in Nature Climate Change this week [that] says ocean acidification is spreading rapidly in the western Arctic Ocean in both area and depth. That means a much wider, deeper area than before is becoming so acidic that many marine organisms of key importance to the food chain will no longer be able to survive there.

The study found that the region in which the ocean is uptaking high levels of CO2 and coordinately increasing ocean acidification has enlarged and expanded northward by 5 degrees of latitude. In particular, the zone of ocean acidification in the Western Arctic Ocean has expanded considerably. As a result, the rate at which the Arctic Ocean is acidifying is increasing.

ocean-acification-through-2050

(As atmospheric CO2 levels increase, the oceans take up more carbon and become more acidic. Polar oceans become acidic first. Then acidified waters expand southward. With atmospheric CO2 levels hitting around 410 ppm this year [peak value] polar ocean species are now threatened by acidification. Eventually, at around 500 ppm CO2, levels of acidity are high enough to threaten key ocean species the world over. Image source: Threat to Coral Reefs From Ocean Acidification.)

The study sounds an alarm among ocean researchers and environmentalists concerned about key ocean species vulnerable to acidification. The threat to species posed by climate change in the Arctic is now expanding from walruses, whales, polar bears, puffins and various fishes to include calcareous creatures like star fish, mollusks, shrimps, sea snails, various crabs and others. Where warmth has robbed some species of habitats, acidification dissolves the shells that protect the bodies of these creatures or kills off the chief food source of other key ocean animals.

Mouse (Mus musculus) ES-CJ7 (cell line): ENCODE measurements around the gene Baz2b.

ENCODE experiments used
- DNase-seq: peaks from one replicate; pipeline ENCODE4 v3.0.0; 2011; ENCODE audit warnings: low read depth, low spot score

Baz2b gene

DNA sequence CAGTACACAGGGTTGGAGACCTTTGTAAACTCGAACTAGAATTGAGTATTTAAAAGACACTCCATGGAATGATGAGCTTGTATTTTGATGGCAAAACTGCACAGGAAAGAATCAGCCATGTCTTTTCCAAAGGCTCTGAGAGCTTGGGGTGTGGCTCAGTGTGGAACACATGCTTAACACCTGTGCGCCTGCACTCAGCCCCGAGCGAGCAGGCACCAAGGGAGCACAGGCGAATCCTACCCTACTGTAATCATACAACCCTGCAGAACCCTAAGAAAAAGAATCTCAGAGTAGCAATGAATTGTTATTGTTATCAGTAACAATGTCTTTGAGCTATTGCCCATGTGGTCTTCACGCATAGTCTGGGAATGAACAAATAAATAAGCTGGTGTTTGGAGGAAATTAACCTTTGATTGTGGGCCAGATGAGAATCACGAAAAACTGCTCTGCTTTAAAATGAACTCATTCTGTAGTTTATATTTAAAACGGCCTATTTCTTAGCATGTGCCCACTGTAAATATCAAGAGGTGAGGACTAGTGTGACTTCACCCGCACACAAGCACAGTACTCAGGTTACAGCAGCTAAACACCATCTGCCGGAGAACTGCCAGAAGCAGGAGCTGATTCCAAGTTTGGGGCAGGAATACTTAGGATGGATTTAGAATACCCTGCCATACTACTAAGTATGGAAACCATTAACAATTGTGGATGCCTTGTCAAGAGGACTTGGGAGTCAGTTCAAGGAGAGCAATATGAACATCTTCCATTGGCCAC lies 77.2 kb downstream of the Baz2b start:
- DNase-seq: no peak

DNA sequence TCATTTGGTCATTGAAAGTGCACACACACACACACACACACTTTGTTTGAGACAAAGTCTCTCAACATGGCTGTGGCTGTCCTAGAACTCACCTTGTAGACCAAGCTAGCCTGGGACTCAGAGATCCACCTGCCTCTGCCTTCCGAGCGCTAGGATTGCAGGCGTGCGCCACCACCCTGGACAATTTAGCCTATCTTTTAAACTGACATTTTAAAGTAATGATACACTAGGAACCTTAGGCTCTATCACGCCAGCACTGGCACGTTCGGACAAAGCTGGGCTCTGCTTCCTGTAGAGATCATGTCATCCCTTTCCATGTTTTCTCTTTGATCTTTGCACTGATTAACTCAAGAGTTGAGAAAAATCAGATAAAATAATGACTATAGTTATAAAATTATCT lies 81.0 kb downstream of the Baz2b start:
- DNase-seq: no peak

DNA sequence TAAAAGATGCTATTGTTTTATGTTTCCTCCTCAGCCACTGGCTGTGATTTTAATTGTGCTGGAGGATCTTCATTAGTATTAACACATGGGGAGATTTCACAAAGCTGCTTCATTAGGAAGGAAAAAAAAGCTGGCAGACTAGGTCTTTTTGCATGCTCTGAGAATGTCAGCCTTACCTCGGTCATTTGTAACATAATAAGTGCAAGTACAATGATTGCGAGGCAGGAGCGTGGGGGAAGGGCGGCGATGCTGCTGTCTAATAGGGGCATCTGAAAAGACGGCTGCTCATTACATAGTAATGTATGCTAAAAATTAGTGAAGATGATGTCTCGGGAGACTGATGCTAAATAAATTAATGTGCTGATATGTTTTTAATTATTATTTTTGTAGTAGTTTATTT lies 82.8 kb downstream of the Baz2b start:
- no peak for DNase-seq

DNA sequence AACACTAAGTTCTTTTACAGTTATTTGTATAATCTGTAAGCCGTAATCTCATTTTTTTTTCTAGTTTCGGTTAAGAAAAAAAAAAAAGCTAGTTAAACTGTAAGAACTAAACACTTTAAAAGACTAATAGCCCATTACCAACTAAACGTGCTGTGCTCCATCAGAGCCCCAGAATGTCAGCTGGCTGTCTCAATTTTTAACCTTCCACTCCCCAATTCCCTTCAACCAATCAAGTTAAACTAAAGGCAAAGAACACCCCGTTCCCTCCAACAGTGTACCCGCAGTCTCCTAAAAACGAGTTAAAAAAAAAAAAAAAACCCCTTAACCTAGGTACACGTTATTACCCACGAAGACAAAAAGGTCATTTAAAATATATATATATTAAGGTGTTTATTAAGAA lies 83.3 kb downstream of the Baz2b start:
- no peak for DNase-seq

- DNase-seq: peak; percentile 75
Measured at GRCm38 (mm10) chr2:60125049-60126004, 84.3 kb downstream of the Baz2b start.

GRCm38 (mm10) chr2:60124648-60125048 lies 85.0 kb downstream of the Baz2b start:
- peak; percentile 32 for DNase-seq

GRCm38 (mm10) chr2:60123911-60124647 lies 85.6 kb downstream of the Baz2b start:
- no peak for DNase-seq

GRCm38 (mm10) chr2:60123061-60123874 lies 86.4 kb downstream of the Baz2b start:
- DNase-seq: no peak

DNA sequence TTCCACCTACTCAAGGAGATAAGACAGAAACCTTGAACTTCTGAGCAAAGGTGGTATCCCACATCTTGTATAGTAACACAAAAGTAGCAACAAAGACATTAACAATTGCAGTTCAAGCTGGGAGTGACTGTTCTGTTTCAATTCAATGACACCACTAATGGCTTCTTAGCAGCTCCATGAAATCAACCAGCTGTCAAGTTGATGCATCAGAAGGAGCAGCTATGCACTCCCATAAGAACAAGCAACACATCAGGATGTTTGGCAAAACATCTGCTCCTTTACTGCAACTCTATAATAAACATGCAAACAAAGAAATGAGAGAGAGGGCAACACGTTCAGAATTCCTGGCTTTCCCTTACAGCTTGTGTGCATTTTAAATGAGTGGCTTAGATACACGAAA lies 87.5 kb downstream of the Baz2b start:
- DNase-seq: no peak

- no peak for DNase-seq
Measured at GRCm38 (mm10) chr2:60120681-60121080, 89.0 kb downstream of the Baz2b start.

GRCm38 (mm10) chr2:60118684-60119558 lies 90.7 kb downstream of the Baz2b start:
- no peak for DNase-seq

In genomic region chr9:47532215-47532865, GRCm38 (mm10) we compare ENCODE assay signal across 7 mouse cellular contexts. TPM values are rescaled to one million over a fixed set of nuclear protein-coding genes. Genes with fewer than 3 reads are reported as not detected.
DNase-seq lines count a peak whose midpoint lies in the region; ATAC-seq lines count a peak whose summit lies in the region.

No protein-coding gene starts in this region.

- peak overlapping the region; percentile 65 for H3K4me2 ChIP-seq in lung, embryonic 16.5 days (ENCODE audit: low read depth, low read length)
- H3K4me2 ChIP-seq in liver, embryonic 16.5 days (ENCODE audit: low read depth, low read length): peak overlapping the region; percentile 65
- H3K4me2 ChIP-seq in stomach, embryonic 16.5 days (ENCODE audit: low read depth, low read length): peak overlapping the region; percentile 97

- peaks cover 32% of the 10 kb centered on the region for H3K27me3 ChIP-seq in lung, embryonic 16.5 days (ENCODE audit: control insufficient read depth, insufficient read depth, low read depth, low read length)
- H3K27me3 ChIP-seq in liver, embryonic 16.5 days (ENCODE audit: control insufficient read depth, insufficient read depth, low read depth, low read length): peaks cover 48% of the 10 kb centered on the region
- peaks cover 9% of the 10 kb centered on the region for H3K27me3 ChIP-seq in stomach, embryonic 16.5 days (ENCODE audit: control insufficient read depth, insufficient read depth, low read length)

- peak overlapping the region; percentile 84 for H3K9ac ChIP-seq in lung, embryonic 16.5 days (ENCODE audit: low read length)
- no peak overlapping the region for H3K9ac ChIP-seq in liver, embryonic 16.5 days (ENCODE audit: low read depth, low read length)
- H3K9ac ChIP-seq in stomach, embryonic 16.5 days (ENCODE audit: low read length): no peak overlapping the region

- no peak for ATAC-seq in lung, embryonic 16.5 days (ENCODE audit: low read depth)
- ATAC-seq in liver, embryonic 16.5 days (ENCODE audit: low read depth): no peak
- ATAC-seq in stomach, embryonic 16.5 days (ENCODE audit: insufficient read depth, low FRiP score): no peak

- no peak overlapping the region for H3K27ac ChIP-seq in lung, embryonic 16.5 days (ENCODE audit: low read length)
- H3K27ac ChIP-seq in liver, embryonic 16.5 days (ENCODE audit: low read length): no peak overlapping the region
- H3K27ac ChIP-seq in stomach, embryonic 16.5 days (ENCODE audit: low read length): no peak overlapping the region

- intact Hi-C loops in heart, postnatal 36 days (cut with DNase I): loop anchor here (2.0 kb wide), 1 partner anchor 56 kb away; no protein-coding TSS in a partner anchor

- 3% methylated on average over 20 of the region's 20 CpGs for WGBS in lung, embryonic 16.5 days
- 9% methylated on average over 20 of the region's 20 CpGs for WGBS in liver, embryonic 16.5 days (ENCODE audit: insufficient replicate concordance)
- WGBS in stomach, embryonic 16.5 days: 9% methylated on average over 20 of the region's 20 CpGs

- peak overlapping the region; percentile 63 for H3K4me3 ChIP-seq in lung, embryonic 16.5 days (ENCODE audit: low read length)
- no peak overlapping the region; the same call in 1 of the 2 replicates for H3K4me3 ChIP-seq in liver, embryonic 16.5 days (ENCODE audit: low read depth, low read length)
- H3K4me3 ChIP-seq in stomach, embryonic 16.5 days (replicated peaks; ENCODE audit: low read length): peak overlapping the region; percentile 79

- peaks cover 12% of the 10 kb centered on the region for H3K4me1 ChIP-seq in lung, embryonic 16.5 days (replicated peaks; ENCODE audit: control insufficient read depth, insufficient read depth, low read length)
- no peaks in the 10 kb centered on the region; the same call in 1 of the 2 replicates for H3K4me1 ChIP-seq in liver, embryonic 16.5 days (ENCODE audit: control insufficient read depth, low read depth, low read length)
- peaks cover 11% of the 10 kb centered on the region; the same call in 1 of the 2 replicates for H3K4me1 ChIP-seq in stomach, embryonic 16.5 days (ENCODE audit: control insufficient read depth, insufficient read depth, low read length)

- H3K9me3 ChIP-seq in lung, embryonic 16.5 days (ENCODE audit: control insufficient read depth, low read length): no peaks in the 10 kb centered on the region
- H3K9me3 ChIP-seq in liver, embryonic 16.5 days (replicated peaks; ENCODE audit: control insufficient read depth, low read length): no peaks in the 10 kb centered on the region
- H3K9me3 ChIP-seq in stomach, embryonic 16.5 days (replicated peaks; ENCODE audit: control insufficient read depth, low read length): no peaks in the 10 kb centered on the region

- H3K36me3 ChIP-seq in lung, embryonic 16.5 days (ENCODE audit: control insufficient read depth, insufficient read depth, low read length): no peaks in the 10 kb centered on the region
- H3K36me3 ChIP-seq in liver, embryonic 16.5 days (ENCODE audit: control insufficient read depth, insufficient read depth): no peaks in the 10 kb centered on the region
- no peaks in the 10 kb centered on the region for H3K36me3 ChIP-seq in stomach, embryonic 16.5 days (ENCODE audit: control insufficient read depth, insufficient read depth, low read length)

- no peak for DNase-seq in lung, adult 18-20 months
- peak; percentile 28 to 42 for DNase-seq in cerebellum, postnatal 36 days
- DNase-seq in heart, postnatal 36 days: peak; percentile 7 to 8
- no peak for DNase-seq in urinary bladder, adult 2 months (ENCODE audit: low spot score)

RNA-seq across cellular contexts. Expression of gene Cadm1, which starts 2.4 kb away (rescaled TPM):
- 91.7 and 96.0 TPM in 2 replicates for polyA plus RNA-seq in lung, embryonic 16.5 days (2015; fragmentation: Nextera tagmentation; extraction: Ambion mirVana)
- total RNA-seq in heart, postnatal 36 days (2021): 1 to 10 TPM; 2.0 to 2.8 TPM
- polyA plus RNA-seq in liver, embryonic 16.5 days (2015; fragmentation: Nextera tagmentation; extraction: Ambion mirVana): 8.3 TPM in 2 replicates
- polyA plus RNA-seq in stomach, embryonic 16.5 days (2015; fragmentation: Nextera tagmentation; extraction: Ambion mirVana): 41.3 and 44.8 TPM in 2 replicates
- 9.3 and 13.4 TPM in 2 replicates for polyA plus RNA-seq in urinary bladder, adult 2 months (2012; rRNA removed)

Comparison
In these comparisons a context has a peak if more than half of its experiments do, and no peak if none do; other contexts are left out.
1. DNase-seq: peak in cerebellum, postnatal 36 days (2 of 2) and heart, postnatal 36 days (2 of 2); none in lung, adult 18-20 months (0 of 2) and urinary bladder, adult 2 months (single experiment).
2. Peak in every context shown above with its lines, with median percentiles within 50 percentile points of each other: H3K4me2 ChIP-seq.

As the oceans take up more and more of the amazing overburden of carbon flooding into the atmosphere chiefly from fossil fuel emissions, the cooler polar waters acidify first. And that’s where ocean researchers are seeing the early warning signs of harm. But acidic waters at the poles don’t just stay there. They expand southward — bringing the damage they cause with them. In this way, the lower latitude corals that are already experiencing mass die-offs spurred by warming waters will soon face the threat of acidic oceans as well.

Renewable Energy — An Economic Force of Nature

Despite a rightward shift in various global economic dynamos like the U.S., the U.K, and Australia, the hope for rapidly transitioning away from fossil fuels and related carbon emissions remains alive as renewable energy becomes an ever more powerful economic and political force.

In the U.S., 23 cities, townships and counties have now pledged to run their economies on 100 percent renewable electricity and California has just introduced legislation aiming at achieving 50 percent of its electricity generation from renewable sources by 2025 and 100 percent by 2045. More good news also came from the auto sector as electric vehicle sales in the U.S. jumped 59 percent year on year during the month of January.

us-unsubsidized-levelized-cost-of-energy

(In the US, the unsubsidized, levelized cost of wind and solar now beat out every other competing energy system. Image source: Clean Technica.)